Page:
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The Corroboree

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Showing content with the highest reputation since 13/03/21 in all areas

  1. 3 points
    A few critters I’ve seen around our backyard/block in recent months. I love the colour of the bower bird’s eyes.
  2. 2 points
    Wow, I have heard most people say the opposite: that they find cubes easier Id'ing than pans. If only there was some kind of book recently published that contained just this sort of ID information, with photos of course...
  3. 2 points
    not an easy plant to, grow big and to get lot's of seeds. i struggle even, i a very warm part of oz. iboga, is a very special plant, and ants know that better than us humans, so often she struggles in cultivation, because of amphids. ants place amphids onto iboba, and than milk the amphids, to get the medicine/drug. if ant's love a plant, humans should love it too.
  4. 2 points
    Tsk tsk Wile, have you not learned anything about how this government allocates funding? The less qualified, and the more stacked with LNP cronies, the more likely they are to get funding! Andrew Robb on the board of MMA...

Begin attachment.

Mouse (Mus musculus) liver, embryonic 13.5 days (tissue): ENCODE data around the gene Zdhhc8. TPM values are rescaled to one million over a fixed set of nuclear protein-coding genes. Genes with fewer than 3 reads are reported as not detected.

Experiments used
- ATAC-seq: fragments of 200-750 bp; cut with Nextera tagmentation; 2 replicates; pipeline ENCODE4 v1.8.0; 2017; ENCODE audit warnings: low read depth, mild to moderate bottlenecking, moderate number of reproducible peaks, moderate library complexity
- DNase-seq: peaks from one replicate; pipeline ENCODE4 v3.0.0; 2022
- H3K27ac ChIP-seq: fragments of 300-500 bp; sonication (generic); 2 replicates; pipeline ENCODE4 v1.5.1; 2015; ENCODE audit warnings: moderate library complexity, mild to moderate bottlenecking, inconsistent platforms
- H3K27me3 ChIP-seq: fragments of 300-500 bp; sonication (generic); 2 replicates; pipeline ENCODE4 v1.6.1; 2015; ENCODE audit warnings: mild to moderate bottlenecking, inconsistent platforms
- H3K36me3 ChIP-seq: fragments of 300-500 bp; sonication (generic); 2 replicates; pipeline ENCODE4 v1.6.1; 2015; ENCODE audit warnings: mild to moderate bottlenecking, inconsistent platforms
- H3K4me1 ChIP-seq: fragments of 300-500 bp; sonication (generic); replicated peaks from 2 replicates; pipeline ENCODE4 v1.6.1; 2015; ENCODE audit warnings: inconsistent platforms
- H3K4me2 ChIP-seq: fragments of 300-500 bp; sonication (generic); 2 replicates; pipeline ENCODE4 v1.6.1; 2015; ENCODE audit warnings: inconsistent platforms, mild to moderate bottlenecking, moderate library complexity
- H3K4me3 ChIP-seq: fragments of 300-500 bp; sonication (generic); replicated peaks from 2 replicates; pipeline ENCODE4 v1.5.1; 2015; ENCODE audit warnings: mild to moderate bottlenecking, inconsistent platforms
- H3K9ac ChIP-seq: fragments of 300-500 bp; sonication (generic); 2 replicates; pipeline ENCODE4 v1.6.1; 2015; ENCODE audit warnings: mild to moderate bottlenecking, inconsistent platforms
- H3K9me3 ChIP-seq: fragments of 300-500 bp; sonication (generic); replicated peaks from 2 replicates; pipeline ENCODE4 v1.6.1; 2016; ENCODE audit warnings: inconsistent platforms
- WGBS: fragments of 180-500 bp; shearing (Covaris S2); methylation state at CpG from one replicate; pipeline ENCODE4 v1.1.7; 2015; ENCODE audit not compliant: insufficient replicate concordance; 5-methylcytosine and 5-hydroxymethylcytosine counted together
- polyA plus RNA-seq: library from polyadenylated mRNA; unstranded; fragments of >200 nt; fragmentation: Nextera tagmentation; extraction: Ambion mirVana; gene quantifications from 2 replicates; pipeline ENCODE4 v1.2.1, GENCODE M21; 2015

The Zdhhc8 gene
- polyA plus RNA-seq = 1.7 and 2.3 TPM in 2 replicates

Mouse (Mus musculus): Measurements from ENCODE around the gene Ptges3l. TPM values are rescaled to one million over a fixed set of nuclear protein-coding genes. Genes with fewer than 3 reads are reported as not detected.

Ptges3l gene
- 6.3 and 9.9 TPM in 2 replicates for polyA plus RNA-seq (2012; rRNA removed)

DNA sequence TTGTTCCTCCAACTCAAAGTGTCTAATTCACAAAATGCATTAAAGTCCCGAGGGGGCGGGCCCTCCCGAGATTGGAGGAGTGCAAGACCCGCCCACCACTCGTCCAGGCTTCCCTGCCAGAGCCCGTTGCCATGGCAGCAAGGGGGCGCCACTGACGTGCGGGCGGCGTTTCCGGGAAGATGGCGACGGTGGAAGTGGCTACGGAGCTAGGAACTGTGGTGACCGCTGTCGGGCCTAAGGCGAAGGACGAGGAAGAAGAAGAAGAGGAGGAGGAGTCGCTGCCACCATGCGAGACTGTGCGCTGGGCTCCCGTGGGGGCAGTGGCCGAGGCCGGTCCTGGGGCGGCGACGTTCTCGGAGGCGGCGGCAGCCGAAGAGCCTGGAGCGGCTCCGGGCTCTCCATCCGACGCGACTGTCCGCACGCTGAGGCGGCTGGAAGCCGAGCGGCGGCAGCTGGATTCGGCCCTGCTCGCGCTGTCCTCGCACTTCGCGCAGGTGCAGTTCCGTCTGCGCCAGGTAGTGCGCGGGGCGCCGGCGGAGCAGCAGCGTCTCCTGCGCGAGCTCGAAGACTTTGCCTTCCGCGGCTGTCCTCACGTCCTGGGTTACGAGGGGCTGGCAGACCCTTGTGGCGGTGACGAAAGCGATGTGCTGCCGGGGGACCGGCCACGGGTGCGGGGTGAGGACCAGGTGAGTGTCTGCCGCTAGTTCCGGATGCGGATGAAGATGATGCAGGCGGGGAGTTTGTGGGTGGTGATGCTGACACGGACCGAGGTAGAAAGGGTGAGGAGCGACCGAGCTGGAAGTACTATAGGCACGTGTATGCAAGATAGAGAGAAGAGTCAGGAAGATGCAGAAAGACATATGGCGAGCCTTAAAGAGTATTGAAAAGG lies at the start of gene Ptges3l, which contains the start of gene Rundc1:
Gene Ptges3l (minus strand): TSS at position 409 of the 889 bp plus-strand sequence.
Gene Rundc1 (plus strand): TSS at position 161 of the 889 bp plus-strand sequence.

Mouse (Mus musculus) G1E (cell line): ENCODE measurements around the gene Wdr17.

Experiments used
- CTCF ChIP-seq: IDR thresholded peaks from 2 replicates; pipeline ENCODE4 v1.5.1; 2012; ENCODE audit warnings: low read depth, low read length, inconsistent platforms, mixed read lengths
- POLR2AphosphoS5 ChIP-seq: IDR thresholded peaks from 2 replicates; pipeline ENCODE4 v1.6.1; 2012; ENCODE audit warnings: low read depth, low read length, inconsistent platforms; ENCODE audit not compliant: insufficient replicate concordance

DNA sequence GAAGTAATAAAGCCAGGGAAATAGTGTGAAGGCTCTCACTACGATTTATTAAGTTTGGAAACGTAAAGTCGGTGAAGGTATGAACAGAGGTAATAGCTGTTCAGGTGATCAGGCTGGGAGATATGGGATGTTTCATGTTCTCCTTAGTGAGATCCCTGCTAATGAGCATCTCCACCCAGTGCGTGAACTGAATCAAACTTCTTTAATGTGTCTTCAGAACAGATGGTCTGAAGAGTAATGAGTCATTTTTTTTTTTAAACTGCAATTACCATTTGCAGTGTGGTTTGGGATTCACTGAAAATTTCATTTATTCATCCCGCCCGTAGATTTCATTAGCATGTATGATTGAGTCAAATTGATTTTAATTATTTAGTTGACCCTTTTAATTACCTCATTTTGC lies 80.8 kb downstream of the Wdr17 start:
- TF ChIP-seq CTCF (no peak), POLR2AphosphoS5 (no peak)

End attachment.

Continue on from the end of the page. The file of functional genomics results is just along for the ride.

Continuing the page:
5. 2 points
    ok, i don't want to start a new tread, so do honor endorfinder even more. 1, pm me if you want gumbi gumbi seeds for free. 5 lots available, seed collected just days ago. 2, a good link Thompson_BSci_Honours_2014.pdf (usq.edu.au) 3, another good link https://www.mdpi.com/2304-8158/9/7/887/pdf
  6. 2 points
  7. 2 points
    Here comes the rain again, falling on my head like a memory, falling on my head like a new emotion.
  8. 1 point
    https://mindmedicineaustralia.org.au/wp-content/uploads/Mind_Medicine_Australia_The_Conversation_Crititque_26012021.pdf FYI MMA did not cut their funding to PRISM, PRISM chose to part ways because their values did not align with the approach of MMA I was also planning to post some juicy Twitter exchanges but the MMA clean up crew are saving Tania's ass by deleting her impulsive replies. I'm sure there'll be more, stay tuned...
  9. 1 point
    Hey @Boof the ones in the long grass are c.molybdites and it looks like you have a few different sorts in the tray pic. Toss out anything you are unsure of. I can’t comment on the other short grass and leafy mulch ones.
  10. 1 point